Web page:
Protest Cycles and Their Legacies: Analyzing the Effects of the Past in Spanish Contention during the Crisis

Friday, July 14, 2017
Gilbert Scott Building - Room 253 (University of Glasgow)
Eduardo Romanos , Department of Sociology, Universidad Complutense de Madrid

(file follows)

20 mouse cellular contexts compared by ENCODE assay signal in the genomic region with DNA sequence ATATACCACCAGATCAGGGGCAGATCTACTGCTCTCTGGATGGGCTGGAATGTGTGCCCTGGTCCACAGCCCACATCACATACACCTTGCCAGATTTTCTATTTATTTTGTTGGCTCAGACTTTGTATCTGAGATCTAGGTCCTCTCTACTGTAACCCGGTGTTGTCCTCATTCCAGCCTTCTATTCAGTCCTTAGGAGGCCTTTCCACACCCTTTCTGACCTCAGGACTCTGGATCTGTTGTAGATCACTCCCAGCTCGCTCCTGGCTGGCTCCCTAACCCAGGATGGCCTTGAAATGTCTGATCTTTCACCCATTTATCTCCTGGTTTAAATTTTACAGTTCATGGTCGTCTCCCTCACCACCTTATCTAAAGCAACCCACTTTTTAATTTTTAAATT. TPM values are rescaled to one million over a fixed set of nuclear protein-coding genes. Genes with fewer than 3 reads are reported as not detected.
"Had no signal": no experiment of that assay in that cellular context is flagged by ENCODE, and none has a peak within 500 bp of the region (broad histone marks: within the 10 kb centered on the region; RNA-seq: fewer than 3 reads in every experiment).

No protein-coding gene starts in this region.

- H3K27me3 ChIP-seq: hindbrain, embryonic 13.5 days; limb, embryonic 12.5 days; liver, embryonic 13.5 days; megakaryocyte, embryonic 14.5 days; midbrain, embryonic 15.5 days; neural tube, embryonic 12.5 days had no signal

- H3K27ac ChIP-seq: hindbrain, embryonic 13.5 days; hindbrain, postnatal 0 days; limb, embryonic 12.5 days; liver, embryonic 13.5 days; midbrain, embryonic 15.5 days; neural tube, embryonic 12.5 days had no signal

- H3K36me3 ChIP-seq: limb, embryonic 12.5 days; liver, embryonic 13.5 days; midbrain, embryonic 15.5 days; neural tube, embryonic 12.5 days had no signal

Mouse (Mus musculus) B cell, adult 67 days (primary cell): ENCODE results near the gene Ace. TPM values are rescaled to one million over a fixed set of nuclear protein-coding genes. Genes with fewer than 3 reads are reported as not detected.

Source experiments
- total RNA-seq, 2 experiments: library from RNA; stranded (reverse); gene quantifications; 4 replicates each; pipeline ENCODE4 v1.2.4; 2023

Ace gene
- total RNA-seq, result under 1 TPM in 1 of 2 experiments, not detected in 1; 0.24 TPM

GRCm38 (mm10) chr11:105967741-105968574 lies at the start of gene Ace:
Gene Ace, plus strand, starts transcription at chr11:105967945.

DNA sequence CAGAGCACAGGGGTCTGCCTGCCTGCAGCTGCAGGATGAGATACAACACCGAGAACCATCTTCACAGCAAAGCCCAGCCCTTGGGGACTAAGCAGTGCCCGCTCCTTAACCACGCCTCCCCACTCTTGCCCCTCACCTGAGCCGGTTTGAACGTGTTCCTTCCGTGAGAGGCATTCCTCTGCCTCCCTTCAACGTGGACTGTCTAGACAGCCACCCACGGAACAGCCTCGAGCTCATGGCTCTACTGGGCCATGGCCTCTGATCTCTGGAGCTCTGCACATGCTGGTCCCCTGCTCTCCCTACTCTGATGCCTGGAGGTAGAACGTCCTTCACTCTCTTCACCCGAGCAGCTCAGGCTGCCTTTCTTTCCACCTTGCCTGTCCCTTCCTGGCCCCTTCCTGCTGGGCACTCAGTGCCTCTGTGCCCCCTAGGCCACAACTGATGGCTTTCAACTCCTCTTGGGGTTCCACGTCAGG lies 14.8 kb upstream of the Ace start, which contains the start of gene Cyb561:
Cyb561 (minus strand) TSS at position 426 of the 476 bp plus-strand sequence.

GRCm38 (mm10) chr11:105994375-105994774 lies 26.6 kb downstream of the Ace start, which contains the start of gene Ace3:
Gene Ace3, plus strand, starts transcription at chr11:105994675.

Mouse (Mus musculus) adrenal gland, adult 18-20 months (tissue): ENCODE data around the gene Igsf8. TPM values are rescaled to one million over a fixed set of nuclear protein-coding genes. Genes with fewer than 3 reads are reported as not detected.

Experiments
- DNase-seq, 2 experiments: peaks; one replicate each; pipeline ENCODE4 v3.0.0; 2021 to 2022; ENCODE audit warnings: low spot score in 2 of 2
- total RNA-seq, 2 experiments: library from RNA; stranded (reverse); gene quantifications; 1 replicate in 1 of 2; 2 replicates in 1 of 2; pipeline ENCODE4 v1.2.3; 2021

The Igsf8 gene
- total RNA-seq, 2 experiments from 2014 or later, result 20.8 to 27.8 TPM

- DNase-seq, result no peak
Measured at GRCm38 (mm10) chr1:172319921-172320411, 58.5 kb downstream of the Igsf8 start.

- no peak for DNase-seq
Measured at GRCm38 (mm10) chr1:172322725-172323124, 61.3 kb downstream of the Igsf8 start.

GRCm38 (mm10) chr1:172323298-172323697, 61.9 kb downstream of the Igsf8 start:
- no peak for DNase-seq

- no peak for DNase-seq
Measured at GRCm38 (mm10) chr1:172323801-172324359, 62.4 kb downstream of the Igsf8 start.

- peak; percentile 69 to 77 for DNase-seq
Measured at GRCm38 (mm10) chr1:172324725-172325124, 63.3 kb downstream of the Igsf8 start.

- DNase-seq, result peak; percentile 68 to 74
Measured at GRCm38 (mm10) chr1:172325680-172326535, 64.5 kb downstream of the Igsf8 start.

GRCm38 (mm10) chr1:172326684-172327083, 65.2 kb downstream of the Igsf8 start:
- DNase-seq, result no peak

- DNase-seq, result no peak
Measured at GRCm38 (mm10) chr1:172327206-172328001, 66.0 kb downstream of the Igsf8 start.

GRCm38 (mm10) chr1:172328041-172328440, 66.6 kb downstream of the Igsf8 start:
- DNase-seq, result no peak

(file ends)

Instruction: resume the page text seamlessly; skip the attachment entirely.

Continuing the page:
This paper studies the effects of historical legacies of various sorts on collective action through an analysis of contention during the crisis in Spain. The paper analyzes the impact of social movement and mobilizational traditions alongside the significance of political and institutional factors linked to the transition of the 1970s.  The paper takes up not only the legacies, both cultural and institutional, of the transition but also a number of dynamics and concerns that draw on social movement literature and debates.  The paper examines how activists identify social problems, organize and protest over time. Building upon major concepts in social movement studies, this paper analyses the evolution of the Spanish activist tradition in the post-transition era. Repertories of contention, but also organization structures and collective action frames are nationally inscribed in different traditions. These traditions are influenced by new norms and relations created during regime transition, but also by the previous experience of regime opposition and the earlier experiences of the pre-Franco labor movement. Thus a primary theme in the paper focuses on activist traditions developed in specific movement-organizational contexts and maintained through practice.   In the end of the paper, the institutional and movements’ legacies of the Spanish transition will be compared with other national experiences in Southern Europe (i.e., Portugal, Italy and Greece).